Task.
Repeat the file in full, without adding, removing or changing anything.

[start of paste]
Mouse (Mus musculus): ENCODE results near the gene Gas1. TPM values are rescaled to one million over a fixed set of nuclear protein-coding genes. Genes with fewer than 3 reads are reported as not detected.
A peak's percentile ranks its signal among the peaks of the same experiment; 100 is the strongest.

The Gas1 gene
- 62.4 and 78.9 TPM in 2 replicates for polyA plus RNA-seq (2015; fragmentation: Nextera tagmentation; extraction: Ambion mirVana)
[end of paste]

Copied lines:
Mouse (Mus musculus): ENCODE results near the gene Gas1. TPM values are rescaled to one million over a fixed set of nuclear protein-coding genes. Genes with fewer than 3 reads are reported as not detected.
A peak's percentile ranks its signal among the peaks of the same experiment; 100 is the strongest.

The Gas1 gene
- 62.4 and 78.9 TPM in 2 replicates for polyA plus RNA-seq (2015; fragmentation: Nextera tagmentation; extraction: Ambion mirVana)